Friday, January 25, 2013

Children in Peru write their own history on Wikipedia

I've heard about a lot of teachers who don't let their students do any research on Wikipedia.

This video shows how children in the Amazon jungles of Peru teach each other to use their little laptops, and to learn about the world through them.

They are fascinated by all the knowledge on Wikipedia - and then do their own research, photography and writing for a page about their village of Palestina, Peru.

Thursday, January 10, 2013

Continuous improvement through observing scientifically

Critique and Feedback: The Story of Austin's Butterfly from Expeditionary Learning on Vimeo
This is a fantastic story about learning through observation, and making many drafts before you are through.
The class we see in the video are as fascinating to watch and listen to as the iteration of drawing they are looking at. As you can see, there are many language learners in the class - there are many Somali refugees in Maine - but there is no difference between their activity and the native Mainers.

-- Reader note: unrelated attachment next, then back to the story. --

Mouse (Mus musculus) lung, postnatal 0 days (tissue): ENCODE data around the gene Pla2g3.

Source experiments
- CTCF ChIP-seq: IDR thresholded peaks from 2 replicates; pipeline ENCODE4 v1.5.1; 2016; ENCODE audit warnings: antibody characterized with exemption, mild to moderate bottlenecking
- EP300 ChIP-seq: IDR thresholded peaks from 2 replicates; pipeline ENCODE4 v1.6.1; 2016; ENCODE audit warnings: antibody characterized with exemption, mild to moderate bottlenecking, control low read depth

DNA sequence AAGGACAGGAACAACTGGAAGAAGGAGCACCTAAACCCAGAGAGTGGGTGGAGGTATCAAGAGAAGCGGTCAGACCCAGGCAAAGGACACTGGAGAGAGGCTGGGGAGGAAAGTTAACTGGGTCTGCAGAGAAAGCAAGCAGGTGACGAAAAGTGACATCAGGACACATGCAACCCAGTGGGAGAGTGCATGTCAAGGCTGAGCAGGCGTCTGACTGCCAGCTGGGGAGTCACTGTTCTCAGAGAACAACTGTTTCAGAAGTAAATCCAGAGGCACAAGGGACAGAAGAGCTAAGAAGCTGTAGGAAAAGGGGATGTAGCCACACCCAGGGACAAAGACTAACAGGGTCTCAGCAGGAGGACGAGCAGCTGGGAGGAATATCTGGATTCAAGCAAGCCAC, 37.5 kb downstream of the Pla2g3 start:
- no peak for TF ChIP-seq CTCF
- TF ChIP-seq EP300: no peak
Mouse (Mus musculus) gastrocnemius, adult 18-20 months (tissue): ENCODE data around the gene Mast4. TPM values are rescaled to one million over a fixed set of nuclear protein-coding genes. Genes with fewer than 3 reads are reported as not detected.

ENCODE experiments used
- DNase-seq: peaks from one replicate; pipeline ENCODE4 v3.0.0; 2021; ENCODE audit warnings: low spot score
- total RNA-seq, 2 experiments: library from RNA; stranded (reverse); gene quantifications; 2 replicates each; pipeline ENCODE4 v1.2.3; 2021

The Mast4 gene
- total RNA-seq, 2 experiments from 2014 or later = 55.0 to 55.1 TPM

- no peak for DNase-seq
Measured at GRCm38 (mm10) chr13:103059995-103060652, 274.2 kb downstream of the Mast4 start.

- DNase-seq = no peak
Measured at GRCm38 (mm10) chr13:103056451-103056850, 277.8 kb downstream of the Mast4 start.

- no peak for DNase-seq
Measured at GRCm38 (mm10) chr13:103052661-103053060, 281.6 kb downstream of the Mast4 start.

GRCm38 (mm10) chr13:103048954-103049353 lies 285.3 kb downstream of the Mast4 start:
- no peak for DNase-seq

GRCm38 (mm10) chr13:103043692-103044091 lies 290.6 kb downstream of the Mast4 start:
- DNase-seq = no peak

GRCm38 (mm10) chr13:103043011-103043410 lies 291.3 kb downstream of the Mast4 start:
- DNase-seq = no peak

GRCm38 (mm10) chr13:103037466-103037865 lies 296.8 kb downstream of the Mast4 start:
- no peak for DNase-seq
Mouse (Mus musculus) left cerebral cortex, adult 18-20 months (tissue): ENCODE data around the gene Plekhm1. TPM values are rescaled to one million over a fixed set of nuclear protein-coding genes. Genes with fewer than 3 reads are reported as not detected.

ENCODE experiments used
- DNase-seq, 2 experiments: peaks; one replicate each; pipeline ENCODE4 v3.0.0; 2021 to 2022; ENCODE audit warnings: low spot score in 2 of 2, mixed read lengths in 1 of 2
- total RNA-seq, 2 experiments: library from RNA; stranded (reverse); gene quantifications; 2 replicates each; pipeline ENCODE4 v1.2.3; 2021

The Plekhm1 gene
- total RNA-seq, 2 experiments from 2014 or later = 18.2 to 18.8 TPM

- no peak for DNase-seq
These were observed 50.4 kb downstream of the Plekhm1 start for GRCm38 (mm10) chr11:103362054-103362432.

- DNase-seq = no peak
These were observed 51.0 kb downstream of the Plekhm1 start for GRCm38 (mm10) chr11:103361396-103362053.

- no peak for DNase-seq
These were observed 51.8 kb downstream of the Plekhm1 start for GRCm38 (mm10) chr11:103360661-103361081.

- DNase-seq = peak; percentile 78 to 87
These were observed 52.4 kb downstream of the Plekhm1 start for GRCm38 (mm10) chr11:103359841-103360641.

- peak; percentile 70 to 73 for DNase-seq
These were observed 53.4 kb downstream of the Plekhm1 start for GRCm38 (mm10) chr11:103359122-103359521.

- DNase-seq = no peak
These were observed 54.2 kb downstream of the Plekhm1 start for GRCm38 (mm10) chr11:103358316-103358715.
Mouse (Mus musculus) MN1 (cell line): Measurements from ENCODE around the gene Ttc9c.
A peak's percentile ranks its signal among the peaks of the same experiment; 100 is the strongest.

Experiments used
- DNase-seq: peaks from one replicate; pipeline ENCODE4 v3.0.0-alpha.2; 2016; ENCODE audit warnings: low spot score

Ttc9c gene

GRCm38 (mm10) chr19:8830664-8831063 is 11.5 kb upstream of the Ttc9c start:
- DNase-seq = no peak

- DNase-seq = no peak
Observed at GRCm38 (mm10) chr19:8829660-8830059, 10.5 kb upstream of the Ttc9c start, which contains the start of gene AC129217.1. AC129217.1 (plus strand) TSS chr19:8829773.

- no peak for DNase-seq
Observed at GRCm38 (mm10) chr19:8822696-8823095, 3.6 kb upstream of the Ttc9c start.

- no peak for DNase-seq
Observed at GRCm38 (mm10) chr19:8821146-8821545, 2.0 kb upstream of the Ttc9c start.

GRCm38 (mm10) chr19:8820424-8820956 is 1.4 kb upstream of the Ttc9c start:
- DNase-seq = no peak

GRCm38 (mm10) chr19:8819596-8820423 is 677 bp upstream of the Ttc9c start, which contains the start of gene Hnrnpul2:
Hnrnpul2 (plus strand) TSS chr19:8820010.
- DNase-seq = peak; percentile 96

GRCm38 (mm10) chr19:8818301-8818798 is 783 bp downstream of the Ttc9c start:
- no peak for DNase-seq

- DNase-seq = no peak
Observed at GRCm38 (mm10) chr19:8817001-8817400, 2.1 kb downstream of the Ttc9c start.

This is from a charter school that gives children the opportunity to learn the way they learn everything else. Through repetition, self correction and help from their friends.
I'd love to teach this way.
It makes me think about the Japanese culture of "continuous improvement" which is used in quality systems in businesses, which I've read a lot about in business classes.
But teachers in Japanese classrooms also use "continuous improvement" to do "Lesson Research" while developing lessons where children learn the best - as I've been reading about in a slightly older book, the Teaching Gap, which I highly recommend! In the book, we read that education and educational methods are part of our culture, which only changes / can be changed very slowly. The Japanese evidently used their culture of "continuous improvement"from business to improve their schools. a little bit at a time.